- Spending on essential items grew 4.4 per cent largely due to climbing fuel prices
- Average spending on utilities was up 39.6 per cent, leading more than two-fifths of Brits to cut back on their energy and water consumption
- Yet, cinemas had a blockbuster month with Top Gun: Maverick and Jurassic World Dominion boosting takings, while holiday bookings gave travel an uplift
- The Barclaycard report combines hundreds of millions of customer transactions with consumer research to provide an in-depth view of UK spending
Consumer card spending grew 6.2 per cent in June compared to the same period in 2021, with the entertainment, hospitality and international travel sectors all enjoying month-on-month uplifts as Brits enjoyed the early summer weather. However, concern around rising living costs continues, with consumers becoming more selective about their spending and feeling less able to live within means each month.
Data from Barclaycard, which sees nearly half of the nation’s credit and debit card transactions, reveals that spending on essential items increased 4.4 per cent, largely driven by a surge in fuel spend (24.8 per cent) as petrol and diesel prices continued to climb.
Shopping at supermarkets and specialist food and drink stores saw year-on-year decreases of -0.8 per cent and -1.1 per cent respectively, with almost half of consumers (49 per cent) seeking more value from their weekly shop – an eight point rise on last month (41 per cent).
As household bills continue to mount, spending on utilities jumped 39.6 per cent year-on-year, representing a 5.1 per cent increase month-on-month (34.5 per cent in May) and leading 44 per cent of Brits to cut back on their energy and water consumption to keep costs down.
Spending on non-essential items was up 7.1 per cent year-on-year, although this was a noticeably lower level of growth than seen in May (11.6 per cent) and April (21.2 per cent), continuing the downward trend seen over the last few months.
However, despite widespread budgeting, several categories are performing well month-on-month. The entertainment industry benefitted from blockbuster bookings at the cinema, as Brits flocked to see Top Gun: Maverick and Jurassic World Dominion, resulting in a 5.3 per cent boost compared to May 2022.
Sports and outdoor retailers (4.9 per cent) and pharmacy, health and beauty (1.9 per cent) also enjoyed strong monthly growth, as did department stores (1.8 per cent) and clothing retailers (2.4 per cent), owing to Brits enjoying more time outdoors in the sunshine and preparing for summer holidays and events.
Brits also remain keen to support the hospitality sector and eat and drink out with friends and family. Although spending at restaurants was down -3.3 per cent compared to June 2021, the category saw a small month-on-month uplift (0.8 per cent), as did bars, pubs and clubs (up 0.1 per cent). Takeaways & fast food remain popular too, recording growth of 2.3 per cent month-on-month and 9.4 per cent year-on-year respectively.
Despite uncertainty over potential flight cancellations, travel agents (6.4 per cent), airlines (2.8 per cent) and hotels, resorts and accommodation (3.3 per cent) all saw monthly growth as holidaymakers booked getaways for the summer.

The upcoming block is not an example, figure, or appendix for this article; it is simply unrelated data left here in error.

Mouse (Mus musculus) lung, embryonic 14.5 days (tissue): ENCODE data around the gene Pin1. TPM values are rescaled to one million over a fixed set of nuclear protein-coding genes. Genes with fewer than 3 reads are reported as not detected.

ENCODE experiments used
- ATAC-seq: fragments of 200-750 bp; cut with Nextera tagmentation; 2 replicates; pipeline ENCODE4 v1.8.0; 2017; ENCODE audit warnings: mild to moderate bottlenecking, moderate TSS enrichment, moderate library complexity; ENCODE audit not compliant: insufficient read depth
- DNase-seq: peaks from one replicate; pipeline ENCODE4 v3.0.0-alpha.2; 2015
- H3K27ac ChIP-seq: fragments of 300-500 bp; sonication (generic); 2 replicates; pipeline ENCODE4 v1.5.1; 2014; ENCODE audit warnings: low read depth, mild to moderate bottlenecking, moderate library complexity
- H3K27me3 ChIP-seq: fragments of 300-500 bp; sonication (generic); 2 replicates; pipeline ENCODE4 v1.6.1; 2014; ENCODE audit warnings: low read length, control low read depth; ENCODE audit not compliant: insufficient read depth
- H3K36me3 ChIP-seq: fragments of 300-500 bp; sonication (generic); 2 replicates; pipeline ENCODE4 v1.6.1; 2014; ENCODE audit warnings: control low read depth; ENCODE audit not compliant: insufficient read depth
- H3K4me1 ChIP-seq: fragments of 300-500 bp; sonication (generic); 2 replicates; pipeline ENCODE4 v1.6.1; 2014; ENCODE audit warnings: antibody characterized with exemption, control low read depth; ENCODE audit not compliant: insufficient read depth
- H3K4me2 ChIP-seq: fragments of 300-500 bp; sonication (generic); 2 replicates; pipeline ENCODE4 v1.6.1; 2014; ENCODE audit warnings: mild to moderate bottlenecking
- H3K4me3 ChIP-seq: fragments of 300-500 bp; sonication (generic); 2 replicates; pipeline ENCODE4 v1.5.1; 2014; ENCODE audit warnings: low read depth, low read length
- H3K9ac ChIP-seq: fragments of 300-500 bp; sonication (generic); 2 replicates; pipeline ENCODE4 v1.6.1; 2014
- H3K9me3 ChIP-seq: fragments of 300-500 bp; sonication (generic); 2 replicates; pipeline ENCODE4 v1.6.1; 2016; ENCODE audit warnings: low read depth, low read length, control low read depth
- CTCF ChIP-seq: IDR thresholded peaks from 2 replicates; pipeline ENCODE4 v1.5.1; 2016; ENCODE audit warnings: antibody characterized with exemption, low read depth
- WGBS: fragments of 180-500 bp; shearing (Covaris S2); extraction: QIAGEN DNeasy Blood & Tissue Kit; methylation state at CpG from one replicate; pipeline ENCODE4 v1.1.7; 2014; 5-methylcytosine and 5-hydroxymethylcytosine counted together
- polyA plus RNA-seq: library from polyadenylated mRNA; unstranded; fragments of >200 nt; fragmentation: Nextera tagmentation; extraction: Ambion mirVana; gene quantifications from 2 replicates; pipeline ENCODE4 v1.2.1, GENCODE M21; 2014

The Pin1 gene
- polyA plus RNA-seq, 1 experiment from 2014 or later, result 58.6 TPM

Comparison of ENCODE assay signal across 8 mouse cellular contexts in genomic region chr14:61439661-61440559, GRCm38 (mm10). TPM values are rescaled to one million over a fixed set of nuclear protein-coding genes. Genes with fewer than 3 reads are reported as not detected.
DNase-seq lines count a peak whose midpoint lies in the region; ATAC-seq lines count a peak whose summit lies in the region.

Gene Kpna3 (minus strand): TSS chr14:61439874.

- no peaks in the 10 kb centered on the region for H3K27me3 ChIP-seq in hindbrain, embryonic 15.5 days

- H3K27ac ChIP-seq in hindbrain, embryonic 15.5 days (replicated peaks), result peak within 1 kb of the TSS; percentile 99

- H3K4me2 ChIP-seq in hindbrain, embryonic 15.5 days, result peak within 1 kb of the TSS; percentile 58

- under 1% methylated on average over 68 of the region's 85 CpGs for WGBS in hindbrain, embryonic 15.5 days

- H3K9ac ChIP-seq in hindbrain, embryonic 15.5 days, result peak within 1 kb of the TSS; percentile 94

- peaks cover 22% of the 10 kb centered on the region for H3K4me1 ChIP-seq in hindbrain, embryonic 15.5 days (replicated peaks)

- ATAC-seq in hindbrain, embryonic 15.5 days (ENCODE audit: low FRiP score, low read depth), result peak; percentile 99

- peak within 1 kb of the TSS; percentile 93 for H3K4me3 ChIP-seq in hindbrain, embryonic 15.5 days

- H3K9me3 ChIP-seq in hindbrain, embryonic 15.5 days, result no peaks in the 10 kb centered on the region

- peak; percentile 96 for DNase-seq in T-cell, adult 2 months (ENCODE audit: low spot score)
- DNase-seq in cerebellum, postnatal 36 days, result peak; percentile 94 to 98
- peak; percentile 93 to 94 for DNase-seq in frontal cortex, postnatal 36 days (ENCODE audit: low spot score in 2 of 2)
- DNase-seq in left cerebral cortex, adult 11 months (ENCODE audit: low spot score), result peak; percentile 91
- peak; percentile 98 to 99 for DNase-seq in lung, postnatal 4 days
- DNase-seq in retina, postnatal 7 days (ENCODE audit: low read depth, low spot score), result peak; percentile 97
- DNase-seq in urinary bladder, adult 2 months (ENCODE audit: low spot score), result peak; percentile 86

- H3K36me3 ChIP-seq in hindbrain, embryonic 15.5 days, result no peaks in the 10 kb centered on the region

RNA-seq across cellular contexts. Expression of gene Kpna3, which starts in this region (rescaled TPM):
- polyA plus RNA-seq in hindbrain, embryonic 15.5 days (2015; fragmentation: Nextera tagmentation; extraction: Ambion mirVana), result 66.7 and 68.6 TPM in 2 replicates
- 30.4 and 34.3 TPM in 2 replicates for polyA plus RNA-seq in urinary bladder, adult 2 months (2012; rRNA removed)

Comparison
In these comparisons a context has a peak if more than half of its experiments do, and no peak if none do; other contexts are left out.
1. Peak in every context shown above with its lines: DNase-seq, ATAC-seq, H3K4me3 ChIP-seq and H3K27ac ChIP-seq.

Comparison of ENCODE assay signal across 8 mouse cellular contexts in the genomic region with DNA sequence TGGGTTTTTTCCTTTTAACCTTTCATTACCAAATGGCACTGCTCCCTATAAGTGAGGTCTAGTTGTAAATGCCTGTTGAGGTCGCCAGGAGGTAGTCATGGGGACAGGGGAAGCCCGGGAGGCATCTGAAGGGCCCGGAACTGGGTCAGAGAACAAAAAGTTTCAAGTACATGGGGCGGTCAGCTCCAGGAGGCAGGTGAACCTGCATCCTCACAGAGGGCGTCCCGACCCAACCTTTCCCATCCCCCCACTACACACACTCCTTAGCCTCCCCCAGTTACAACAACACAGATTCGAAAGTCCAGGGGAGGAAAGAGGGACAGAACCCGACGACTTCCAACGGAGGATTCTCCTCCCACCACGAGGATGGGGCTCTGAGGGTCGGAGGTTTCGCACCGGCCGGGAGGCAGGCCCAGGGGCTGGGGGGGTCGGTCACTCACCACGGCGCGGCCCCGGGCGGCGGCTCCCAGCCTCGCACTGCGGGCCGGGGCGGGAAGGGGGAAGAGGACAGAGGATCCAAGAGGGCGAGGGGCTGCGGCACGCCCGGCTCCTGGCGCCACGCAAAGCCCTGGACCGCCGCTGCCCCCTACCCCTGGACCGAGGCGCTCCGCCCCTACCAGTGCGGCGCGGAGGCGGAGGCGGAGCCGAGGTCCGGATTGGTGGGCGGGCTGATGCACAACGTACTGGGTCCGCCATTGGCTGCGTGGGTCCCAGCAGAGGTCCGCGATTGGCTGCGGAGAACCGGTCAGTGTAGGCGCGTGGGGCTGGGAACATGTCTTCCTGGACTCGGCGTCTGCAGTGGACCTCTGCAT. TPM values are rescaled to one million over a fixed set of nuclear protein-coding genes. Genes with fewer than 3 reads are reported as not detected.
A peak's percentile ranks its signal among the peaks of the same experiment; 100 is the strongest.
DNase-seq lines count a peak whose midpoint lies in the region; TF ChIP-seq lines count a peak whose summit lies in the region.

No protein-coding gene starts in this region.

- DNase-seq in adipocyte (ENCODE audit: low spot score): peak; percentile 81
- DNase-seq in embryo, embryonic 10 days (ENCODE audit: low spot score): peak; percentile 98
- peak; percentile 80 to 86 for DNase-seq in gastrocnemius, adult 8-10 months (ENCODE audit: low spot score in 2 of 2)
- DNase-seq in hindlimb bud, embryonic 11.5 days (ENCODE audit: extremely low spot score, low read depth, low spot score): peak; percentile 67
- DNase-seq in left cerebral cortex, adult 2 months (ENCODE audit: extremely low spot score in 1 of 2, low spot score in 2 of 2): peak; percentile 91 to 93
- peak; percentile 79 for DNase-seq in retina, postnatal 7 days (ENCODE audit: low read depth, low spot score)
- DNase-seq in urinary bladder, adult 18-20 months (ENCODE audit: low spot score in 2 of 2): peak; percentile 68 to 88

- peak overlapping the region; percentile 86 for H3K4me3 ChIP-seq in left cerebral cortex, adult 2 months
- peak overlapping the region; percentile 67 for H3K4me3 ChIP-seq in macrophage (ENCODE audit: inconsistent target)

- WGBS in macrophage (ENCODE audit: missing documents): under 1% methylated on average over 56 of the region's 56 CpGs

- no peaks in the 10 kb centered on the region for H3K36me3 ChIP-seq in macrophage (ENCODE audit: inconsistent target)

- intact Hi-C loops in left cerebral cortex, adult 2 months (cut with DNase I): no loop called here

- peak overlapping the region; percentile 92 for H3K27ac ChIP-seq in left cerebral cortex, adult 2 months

At home however, digital and content subscriptions saw a decline (-4.2 per cent) compared to May 2022, as Brits prioritised their spending elsewhere. This comes as a quarter (26 per cent) are reviewing their subscriptions and cancelling ones they can live without, with 44 per cent of those making changes to their subscriptions choosing to switch off or make cuts to their film or TV streaming services.
Spending on household goods also saw a noticeable drop compared to May 2022 (-5.1 per cent), with home improvements and DIY as well as furniture stores seeing month-on-month declines of -7.4 per cent and -2.7 per cent respectively, as Brits held-off purchasing certain discretionary items.
More of the nation (91 per cent) than last month (88 per cent) are concerned about the negative impact of rising household bills on their personal finances. Consumers are also feeling less optimistic about their ability to live within their means (66 per cent versus 71 per cent in May), and their ability to spend on non-essential items (48 per cent versus 54 per cent). In addition, confidence in the future of the UK economy has decreased slightly to 25 per cent, down from 27 per cent in May.
José Carvalho, Head of Consumer Products at Barclaycard, said: “The continued rise in fuel, food and energy prices means consumers are having to budget and seek out value where they can for both essential and non-essential purchases.
“While this cautionary approach is impacting supermarket and individual basket spend, there are bright spots to be found, with Brits increasing their discretionary spending on entertainment, travel and takeaways as we head into high summer.”
Jasmine Birtles, Financial Expert, said: “Brits are understandably worried about their financial futures and, in particular, their ability to pay ever-rising bills. However, it looks like many have been able to put their concerns aside for a while and enjoy the good weather, with sports items and summer clothes performing well.
“The hospitality and entertainment sectors have had a tough few years, with lockdowns and now rising inflation, so it’s heartening to see that, for the moment at least, people are going out to eat and enjoying cinema shows again.”